You know, all these banks are sitting on loans heading into foreclosure because the banks that hold the second liens are refusing to modify; the banks that hold the second liens are expecting the first lien holders will take the entire hit, and they’ll get paid out at 100%. Well these banks holding the second liens need to be taken to task, because they are holding up a lot of modifications.
Also, what are Fannie and Freddie waiting for? The government holds tremendous regulatory authority over them; but government officials says they can’t tell them what to do, even though the government says no not really, Fannie and Freddie that they are just in conservatorship. and we can’t tell them what to do. That's just not true. The government is in the position to tell Fannie and Freddie to refinance hundreds of thousands of loans tomorrow, but Fannie and Freddie and the administration are looking at their bottom line so they are charging extra fees above the private market on anything that has any type of risk in it. Fannie and Freddie have not reduced the principal on one single mortgage.
They have done half of what the banks are doing.We said from the beginning, to Secretary Paulson and then Geithner, that the foreclosure crisis can’t be resolved by the voluntary participation of the banks.
You can't keep on sweetening the pie and expect them to do the right thing. The truth of the matter is that when push comes to shove the banks have no choice because the government has the ability to say to banks that if they want to do business with the government, including the Federal Reserve, FHA and the GSEs, they must cooperate and restructure these loans. If that had been done, some investors would have had to take some losses; but they are losing now at a very slow rate, prolonging the problem.
The government should use the money they earned from TARP and purchase hundreds of thousands of loans at a discount—at a discount because they are not worth what they once were—and then recycle them into good, permanent, sustainable loans. Where people lost their jobs and can't afford their homes, other solutions are necessary. And abandoned properties should be foreclosed on and the properties should be put back on the market.
But we’re not seeing practical solutions to the foreclosure crisis pursued. It seems to me people are just throwing up their arms, letting everything go down and saying if we don't get through all these foreclosures we will never see a bottom. I think its a terrible way to get through all this, and it will undermine our economy for years to come.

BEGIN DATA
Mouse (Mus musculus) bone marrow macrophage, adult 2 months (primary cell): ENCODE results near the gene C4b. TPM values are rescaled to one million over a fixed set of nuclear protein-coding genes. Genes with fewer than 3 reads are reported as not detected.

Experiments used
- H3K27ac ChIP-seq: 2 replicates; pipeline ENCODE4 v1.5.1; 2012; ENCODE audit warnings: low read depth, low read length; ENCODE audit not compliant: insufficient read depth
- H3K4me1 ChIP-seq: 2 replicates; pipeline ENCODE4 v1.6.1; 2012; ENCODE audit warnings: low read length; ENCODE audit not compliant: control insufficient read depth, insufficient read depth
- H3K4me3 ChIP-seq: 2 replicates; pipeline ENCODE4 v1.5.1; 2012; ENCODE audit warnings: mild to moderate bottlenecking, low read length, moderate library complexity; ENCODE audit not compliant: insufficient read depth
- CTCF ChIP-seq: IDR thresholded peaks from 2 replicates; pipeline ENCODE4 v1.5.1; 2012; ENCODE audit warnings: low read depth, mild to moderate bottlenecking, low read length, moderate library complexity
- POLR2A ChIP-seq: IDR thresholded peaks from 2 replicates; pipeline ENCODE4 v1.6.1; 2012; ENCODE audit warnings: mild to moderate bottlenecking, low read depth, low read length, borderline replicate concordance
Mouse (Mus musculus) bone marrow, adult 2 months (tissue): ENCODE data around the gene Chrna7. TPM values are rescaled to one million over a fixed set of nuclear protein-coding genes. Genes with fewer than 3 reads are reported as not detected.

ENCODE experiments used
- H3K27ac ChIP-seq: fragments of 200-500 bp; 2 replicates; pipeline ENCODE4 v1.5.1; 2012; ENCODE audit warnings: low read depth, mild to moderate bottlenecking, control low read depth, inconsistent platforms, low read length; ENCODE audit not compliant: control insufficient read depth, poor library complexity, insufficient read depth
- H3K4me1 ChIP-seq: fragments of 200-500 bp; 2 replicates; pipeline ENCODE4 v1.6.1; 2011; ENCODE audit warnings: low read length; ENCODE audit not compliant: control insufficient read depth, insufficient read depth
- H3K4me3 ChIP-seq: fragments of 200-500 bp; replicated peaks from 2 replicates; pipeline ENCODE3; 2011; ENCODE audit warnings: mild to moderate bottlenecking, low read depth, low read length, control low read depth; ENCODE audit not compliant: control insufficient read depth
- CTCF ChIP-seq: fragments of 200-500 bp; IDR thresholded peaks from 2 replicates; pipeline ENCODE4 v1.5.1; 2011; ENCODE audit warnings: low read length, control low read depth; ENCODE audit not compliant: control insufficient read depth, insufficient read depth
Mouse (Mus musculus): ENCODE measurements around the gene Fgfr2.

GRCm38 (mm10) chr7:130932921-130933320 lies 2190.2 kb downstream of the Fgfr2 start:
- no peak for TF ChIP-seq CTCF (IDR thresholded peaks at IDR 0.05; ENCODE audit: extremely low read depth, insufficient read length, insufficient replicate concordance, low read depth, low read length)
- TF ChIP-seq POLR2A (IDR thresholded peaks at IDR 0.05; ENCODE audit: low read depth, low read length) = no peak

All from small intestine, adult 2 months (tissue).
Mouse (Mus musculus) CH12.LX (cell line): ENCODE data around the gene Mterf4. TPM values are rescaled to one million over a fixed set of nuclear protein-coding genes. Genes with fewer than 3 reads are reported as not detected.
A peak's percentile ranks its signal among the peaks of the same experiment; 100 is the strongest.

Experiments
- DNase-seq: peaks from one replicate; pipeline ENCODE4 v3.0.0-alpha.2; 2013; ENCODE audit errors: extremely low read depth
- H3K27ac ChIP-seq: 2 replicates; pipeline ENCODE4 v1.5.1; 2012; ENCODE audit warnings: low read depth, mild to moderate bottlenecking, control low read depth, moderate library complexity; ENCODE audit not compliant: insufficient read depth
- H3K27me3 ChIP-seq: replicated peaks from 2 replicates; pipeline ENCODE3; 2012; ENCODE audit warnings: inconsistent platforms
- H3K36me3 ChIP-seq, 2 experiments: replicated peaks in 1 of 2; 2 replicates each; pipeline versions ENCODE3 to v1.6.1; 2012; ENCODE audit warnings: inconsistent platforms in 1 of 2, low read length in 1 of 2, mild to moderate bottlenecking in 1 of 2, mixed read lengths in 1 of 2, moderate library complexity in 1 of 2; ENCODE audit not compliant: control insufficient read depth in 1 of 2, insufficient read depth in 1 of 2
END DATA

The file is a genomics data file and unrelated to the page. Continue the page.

LL: What you are proposing is extremely unpopular. How do you convince Americans this is the way to go to help the industry heal?
JT: People have a right to be mad, but they shouldn’t be mad at 17 million plus homeowners that have either gone into foreclosure or are heading there. Seventeen million homeowners can’t all be stupid and greedy and wrong. The behavior of the industry is what changed; the financial services sector tricked and trapped these people, without the proper oversight to rein in their irresponsible lending practices.
Should people have known better? Yes. But the industry was rigged to push through these loans and convince people they could afford to do it. But again, it’s too late to rehash these tired debates. If we do not respond to the foreclosure crisis now, we can guarantee the pain that will be felt by most of the people in this country. Families facing foreclosure don’t want a handout, they just want reasonable help. In fact, most of the people that got bad loans, perhaps 90 percent of them, are still paying on that sub-prime loan. Some of them have just simply fallen behind.
If we don't do restructure their loans and keep people in their homes, property values will drop and everyone will be impacted who owns a home. We need to share the pain now, because otherwise it will affect us more broadly. Many people might think well, gee, if these homeowners had been smart they should have gotten the loan I got. Well that loan was not available to them because the system was rigged to push people into higher cost loans. Why? Because brokers and lenders got their fees and earnings that were connected to convincing people to take out more expensive mortgages with predatory terms and conditions. That's what was wrong.